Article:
3. Post-wildfire rehabilitation strategies were assessed. On average, $35 million/year is spent on post-fire rehabilitation treatments by the USDA, Bureau of Land Management (BLM) to reduce annual grass invasion and re-establish native communities that are resilient to future wildfire. Using a combination of field work and spatial analysis, an ARS scientist from Reno, Nevada, examined the effects of fire, rehabilitation, and environmental variables on plant communities, cheatgrass invasion, and changes in fire regimes. Both elevation and aridity influenced cheatgrass invasion and future wildfire. Aerial seeding tended to increase future fire compared to drill seeding and diverse bunchgrass communities after wildfire and rehabilitation were most successful in reducing cheatgrass invasion. These results provide valuable information to land managers and suggest post-fire rehabilitation treatments should focus on using a diverse assemblage of native grasses to reduce invasion by exotic annual grass species. These techniques are being used by USDA, BLM on over 70,000 acres at the 2018 Martin Fire site with demonstrated success in establishing desired species and reducing cheatgrass density.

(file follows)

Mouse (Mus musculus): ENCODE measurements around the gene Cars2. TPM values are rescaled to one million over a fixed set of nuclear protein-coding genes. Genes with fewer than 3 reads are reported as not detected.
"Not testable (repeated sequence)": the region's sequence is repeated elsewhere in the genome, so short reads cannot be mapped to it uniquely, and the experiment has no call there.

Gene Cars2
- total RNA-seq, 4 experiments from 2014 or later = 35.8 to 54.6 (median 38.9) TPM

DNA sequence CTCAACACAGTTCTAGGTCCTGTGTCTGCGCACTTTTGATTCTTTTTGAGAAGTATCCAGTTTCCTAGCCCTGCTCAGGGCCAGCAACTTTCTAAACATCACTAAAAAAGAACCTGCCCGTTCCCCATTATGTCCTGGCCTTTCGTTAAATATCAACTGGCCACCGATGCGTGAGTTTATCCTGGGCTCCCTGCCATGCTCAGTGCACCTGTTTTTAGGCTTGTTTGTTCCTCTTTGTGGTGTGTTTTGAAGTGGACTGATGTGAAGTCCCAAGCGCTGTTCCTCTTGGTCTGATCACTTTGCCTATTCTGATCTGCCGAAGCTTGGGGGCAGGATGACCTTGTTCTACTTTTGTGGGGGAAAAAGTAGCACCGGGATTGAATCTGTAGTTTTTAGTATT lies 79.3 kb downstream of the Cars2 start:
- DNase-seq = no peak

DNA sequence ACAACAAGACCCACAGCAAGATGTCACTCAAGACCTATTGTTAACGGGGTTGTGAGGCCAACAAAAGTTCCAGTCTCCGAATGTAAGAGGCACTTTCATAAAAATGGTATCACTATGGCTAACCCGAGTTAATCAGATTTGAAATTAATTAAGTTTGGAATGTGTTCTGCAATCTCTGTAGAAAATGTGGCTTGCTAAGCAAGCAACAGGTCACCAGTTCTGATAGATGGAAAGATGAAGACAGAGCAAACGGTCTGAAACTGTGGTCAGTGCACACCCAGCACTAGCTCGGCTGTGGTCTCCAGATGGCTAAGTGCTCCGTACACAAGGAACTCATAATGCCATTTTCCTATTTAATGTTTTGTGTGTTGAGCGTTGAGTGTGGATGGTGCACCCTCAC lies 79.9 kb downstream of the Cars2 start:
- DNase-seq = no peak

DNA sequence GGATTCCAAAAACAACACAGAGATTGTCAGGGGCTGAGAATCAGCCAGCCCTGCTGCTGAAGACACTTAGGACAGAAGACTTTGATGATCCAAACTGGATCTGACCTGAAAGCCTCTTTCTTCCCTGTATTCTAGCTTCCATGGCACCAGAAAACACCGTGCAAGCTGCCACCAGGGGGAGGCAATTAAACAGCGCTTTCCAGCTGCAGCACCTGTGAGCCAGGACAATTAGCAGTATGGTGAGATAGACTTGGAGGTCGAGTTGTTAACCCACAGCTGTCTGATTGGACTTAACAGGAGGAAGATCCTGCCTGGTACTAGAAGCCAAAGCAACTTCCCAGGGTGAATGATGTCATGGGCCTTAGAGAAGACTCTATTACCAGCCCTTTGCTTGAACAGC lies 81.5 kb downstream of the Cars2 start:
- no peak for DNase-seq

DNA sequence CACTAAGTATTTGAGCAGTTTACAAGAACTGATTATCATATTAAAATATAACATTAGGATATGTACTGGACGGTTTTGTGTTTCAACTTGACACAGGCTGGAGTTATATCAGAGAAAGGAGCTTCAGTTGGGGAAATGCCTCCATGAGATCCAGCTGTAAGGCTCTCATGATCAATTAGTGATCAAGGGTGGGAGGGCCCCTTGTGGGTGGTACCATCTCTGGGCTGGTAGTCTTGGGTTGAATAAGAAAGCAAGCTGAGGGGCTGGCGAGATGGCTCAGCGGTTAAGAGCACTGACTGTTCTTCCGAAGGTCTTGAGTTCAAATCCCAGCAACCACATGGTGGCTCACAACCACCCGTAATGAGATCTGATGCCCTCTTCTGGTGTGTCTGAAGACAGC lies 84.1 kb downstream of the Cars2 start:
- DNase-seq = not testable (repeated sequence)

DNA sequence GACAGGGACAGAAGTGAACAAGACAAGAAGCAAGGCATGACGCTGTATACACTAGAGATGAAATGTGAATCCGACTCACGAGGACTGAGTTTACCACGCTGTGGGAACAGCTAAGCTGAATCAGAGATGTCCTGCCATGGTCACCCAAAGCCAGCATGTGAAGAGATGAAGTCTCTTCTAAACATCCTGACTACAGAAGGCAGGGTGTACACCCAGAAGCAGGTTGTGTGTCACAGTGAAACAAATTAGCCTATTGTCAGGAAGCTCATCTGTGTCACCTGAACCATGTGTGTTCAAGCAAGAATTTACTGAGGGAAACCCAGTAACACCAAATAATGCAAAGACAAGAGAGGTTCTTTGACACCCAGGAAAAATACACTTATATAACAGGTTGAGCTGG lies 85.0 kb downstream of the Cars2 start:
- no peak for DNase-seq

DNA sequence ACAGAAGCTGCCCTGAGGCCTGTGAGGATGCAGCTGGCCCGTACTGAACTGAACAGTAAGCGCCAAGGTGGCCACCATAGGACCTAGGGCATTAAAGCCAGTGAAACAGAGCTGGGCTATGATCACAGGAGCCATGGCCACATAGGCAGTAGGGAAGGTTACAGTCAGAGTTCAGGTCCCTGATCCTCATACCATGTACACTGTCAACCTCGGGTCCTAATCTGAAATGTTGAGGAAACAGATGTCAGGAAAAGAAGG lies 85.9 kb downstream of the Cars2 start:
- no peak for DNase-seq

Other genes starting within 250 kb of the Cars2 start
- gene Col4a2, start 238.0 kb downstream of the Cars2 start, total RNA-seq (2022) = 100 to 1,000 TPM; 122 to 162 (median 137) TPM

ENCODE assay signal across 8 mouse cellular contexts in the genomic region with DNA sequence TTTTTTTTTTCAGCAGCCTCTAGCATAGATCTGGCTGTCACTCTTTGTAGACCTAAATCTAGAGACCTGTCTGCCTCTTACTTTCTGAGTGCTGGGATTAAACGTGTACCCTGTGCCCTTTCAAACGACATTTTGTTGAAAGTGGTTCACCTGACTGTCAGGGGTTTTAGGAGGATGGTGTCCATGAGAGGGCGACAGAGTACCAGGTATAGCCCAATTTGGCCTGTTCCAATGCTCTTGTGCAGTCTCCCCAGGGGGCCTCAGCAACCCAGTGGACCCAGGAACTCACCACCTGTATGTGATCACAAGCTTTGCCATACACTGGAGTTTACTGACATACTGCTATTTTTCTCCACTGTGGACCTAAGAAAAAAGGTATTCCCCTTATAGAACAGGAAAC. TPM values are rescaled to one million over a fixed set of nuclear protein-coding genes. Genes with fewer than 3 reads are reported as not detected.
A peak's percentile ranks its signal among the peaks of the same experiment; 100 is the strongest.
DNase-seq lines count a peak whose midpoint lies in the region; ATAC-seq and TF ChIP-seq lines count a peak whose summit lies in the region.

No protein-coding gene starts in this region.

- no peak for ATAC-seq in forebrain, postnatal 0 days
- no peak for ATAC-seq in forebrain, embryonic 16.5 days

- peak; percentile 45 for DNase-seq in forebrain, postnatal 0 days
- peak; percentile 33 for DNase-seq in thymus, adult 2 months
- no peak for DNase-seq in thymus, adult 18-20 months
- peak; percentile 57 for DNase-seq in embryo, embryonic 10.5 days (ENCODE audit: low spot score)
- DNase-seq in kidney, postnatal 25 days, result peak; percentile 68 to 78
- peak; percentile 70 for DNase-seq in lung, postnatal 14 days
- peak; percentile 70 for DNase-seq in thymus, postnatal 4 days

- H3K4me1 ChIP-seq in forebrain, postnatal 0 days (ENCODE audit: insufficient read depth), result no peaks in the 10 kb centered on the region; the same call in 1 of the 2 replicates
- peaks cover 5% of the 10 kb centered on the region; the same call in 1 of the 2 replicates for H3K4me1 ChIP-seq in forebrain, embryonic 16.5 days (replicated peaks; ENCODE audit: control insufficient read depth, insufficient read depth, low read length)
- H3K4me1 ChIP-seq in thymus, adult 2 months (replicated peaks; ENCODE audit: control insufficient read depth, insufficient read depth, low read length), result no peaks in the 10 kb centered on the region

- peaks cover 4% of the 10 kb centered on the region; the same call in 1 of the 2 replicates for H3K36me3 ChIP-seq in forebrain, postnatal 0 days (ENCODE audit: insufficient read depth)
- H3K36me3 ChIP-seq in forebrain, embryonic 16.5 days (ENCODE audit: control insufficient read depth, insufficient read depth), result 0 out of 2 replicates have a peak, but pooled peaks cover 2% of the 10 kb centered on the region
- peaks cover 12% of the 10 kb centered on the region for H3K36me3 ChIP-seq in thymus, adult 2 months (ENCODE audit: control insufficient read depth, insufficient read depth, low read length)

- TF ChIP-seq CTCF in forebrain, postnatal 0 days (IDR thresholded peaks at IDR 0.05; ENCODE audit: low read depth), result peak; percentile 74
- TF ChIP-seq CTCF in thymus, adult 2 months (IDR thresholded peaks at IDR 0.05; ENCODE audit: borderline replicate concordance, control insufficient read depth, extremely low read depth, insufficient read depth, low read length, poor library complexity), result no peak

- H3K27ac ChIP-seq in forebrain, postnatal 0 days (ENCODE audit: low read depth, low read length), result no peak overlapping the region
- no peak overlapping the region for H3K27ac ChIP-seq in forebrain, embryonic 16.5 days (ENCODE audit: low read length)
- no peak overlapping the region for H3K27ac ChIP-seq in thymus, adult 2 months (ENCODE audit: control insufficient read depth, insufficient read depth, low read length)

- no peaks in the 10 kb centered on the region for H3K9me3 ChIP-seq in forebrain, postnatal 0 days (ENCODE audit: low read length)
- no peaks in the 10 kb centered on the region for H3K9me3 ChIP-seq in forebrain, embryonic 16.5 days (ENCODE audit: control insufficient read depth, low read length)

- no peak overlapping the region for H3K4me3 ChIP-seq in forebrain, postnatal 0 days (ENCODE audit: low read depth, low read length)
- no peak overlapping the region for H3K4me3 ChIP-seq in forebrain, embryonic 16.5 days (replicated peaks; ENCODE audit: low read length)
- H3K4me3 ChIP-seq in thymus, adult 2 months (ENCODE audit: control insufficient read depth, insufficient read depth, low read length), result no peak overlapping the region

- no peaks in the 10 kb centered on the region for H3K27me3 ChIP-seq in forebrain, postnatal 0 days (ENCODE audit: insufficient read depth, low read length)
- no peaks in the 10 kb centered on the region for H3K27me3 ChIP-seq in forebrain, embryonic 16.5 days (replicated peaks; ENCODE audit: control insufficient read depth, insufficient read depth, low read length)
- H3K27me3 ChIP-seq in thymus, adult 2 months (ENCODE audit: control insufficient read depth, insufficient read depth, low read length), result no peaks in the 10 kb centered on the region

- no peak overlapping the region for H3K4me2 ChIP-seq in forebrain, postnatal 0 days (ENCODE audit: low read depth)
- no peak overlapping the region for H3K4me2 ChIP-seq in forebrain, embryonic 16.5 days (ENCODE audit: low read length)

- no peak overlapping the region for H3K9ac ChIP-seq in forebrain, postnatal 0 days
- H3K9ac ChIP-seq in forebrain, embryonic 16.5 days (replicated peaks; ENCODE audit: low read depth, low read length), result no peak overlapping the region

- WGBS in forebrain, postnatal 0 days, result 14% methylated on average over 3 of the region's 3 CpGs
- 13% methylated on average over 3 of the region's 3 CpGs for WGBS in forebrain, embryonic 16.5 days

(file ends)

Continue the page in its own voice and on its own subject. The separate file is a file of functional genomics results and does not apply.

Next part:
Karpicka-Ignatowska, K., Laska, A., Kuczynski, L., Rector, B.G., Lewandowski, M., Puchalska, E., Skoracka, A. 2019. A novel experimental approach for studying life-history traits of phytophagous arthropods utilizing an artificial culture medium. Scientific Reports. 9. https://doi.org/10.1038/s41598-019-56801-4.
Snyder, K.A., Scott, R.L. 2019. Longer term effects of biological control on tamarisk evapotranspiration and carbon dioxide exchange. Hydrological Processes. 34(2):223-236. https://doi.org/10.1002/hyp.13639.
Cristofaro, M., Roselli, G., Marini, F., de Lillo, E., Petanovic, R., Vidovic, B., Auge, M., Rector, B.G. 2020. Open field evaluation of Aculodes altamurgensis, a recently described eriophyid species associated with medusahead (Taeniatherum caput-medusae). Biological Control. 30(4):339-350. https://doi.org/10.1080/09583157.2019.1711021.